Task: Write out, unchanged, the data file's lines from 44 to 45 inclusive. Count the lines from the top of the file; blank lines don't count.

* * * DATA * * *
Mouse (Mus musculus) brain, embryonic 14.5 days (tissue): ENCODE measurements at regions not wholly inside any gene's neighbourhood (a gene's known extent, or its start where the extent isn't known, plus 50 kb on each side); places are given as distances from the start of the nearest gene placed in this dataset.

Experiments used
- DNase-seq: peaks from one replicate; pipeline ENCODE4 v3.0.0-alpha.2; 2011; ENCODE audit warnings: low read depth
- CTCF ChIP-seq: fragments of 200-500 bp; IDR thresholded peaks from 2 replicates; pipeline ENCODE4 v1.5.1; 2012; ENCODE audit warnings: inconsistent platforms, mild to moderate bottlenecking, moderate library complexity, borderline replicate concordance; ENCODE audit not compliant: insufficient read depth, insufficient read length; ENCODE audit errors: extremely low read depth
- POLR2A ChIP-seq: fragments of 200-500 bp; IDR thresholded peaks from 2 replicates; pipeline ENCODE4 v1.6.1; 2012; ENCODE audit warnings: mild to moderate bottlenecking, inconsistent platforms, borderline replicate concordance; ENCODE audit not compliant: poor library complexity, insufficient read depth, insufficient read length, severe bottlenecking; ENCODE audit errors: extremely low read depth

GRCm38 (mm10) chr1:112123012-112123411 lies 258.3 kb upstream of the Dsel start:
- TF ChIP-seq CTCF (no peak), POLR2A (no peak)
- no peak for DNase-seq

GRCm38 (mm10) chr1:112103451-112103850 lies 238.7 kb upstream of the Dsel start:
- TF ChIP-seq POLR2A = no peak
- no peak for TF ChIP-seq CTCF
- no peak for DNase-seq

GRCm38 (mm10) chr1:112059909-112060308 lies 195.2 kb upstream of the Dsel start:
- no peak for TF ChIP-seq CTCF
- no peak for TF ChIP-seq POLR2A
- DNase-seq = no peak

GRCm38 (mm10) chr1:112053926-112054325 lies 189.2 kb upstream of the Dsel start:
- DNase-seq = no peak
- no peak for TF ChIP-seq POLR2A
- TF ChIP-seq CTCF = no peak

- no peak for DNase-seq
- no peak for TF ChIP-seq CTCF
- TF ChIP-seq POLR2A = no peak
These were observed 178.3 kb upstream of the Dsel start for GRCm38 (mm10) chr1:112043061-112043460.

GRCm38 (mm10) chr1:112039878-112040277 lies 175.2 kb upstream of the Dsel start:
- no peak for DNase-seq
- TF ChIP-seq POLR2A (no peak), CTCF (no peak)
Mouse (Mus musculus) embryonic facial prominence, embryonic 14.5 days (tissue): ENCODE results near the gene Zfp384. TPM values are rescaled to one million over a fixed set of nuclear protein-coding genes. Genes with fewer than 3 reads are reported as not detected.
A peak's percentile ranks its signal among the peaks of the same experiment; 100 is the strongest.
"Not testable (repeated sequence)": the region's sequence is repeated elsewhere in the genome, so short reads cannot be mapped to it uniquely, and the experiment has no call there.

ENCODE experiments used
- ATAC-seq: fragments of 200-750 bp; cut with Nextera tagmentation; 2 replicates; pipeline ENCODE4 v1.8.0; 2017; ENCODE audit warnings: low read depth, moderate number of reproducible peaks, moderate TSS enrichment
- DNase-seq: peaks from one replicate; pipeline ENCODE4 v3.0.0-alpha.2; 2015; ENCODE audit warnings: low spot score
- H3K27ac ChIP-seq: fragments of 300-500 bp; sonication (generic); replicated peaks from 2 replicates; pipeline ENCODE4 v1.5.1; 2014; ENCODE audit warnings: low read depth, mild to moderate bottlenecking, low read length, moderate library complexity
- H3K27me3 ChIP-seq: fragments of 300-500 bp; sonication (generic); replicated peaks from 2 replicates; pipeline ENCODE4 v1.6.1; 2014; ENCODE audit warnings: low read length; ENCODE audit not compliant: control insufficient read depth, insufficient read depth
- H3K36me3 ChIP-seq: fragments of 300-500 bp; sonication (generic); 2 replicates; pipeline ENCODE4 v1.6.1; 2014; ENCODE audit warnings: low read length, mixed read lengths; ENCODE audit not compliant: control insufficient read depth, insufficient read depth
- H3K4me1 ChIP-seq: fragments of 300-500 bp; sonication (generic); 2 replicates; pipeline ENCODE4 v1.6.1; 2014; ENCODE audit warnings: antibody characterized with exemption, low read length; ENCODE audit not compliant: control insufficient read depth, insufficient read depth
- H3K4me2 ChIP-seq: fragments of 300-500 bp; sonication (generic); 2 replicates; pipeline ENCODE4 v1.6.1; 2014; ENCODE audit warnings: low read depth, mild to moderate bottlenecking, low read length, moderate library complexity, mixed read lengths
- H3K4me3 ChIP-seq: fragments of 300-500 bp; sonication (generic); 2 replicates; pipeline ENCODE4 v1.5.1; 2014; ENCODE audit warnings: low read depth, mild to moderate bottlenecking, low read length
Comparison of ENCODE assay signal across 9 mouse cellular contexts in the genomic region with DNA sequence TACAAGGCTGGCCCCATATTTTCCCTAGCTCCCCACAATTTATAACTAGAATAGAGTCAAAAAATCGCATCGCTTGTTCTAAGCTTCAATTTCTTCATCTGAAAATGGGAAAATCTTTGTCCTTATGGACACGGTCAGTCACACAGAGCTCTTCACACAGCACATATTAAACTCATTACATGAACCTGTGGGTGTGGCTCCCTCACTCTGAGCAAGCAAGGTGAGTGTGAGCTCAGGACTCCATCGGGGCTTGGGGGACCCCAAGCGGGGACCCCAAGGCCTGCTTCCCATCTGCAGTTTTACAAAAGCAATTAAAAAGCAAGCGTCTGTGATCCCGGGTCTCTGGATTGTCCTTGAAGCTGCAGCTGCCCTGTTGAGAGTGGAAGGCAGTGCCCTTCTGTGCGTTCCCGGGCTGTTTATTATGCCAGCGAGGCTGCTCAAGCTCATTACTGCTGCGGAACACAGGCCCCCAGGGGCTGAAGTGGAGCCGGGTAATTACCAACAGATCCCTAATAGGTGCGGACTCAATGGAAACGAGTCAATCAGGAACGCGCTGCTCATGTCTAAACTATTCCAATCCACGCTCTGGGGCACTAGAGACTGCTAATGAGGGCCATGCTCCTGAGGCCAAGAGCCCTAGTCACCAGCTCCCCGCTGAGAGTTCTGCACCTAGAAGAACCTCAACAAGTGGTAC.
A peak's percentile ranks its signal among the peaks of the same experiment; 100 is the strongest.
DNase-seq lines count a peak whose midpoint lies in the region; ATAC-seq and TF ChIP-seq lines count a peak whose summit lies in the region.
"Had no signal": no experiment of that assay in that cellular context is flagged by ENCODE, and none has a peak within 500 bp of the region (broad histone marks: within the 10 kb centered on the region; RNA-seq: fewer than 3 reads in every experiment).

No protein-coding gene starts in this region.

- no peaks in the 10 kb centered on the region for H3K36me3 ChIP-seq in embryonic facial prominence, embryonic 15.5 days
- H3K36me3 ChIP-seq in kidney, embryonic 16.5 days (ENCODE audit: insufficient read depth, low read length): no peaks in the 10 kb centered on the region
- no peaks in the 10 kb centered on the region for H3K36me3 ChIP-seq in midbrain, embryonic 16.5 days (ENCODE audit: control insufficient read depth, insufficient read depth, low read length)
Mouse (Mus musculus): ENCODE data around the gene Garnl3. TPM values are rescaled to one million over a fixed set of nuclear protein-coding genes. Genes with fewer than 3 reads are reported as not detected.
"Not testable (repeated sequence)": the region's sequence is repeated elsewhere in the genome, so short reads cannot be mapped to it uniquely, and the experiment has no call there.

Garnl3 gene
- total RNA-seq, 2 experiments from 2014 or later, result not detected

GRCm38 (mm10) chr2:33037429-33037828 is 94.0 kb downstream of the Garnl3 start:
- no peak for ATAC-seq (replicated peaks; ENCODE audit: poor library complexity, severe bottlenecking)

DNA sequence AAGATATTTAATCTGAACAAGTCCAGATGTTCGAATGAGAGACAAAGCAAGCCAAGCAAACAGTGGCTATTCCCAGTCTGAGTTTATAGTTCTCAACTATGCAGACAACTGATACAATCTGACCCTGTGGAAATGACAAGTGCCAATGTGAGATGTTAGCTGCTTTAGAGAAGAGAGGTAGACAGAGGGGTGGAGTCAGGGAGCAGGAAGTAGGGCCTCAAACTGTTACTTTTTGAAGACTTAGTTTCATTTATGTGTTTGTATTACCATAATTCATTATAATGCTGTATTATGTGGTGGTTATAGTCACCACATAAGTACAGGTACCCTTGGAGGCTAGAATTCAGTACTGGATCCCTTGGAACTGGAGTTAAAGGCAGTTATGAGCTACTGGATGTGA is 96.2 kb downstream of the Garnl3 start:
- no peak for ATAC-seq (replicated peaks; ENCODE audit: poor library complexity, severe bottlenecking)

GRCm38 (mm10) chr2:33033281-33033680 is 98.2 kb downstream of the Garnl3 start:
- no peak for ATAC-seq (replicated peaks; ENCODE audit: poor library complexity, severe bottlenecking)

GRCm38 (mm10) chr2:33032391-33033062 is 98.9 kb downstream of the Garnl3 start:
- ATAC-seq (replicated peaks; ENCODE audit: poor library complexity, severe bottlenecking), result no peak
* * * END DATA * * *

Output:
No protein-coding gene starts in this region.

- no peaks in the 10 kb centered on the region for H3K36me3 ChIP-seq in embryonic facial prominence, embryonic 15.5 days